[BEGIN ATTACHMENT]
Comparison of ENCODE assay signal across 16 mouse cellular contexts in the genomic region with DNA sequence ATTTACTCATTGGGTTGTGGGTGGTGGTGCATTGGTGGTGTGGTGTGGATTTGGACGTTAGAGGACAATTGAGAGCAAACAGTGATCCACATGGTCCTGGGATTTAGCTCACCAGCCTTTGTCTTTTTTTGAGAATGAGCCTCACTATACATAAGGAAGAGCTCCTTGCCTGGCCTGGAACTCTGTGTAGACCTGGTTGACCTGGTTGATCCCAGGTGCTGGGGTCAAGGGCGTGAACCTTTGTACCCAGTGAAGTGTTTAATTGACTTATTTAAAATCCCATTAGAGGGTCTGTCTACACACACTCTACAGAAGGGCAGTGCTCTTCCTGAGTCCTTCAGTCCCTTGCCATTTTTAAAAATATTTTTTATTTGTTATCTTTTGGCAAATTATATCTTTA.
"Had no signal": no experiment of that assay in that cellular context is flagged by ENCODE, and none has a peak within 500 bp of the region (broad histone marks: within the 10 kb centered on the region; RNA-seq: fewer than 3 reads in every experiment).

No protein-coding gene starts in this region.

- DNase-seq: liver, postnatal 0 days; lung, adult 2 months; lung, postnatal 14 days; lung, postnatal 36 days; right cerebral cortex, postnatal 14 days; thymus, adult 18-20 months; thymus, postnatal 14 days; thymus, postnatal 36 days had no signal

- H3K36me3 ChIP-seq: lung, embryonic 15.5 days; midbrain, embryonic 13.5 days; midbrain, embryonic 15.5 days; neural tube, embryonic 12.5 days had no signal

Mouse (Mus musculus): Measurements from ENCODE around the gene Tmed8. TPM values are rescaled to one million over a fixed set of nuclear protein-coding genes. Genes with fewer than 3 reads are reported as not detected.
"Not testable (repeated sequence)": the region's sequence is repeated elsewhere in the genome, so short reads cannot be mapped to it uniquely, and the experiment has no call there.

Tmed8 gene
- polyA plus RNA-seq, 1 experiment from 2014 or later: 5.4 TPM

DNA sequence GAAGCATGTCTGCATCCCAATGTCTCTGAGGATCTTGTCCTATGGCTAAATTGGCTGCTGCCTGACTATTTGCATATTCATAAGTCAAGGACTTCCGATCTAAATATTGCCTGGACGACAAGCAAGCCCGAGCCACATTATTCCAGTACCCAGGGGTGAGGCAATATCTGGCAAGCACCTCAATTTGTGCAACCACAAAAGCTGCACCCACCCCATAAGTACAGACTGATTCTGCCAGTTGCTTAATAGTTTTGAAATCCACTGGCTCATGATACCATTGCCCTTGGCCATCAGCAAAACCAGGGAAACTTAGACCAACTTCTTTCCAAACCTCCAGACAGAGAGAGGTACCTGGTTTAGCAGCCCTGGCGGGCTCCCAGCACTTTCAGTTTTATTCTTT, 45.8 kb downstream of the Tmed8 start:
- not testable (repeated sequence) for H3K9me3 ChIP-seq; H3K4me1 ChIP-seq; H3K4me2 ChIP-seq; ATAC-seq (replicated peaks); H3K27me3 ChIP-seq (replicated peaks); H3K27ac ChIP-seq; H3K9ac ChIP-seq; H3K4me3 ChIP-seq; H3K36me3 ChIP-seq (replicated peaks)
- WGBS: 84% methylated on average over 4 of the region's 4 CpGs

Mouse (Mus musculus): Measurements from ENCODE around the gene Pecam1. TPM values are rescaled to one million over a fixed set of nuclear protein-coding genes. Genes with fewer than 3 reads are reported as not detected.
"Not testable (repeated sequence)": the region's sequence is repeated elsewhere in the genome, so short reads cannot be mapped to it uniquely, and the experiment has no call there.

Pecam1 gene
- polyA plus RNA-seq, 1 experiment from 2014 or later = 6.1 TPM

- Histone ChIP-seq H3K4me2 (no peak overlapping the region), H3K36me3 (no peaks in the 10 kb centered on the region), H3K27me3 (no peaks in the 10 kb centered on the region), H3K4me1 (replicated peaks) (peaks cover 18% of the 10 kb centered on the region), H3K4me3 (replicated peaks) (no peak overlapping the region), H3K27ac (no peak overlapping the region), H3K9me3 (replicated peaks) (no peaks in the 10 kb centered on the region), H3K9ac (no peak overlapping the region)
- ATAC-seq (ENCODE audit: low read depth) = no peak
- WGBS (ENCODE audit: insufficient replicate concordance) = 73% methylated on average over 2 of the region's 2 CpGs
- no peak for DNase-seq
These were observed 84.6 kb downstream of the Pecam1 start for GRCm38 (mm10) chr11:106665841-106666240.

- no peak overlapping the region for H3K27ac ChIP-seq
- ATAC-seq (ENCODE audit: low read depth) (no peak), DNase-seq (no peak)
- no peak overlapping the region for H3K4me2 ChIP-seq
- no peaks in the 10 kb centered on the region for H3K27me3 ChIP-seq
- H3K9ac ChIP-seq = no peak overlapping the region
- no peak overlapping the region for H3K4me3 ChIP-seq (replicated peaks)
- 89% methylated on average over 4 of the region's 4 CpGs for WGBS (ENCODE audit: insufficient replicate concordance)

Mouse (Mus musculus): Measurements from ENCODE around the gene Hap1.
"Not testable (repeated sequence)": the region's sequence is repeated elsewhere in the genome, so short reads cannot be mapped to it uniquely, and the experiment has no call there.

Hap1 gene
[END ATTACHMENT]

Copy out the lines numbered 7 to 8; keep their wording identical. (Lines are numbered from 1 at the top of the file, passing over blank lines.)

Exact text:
"Not testable (repeated sequence)": the region's sequence is repeated elsewhere in the genome, so short reads cannot be mapped to it uniquely, and the experiment has no call there.

Tmed8 gene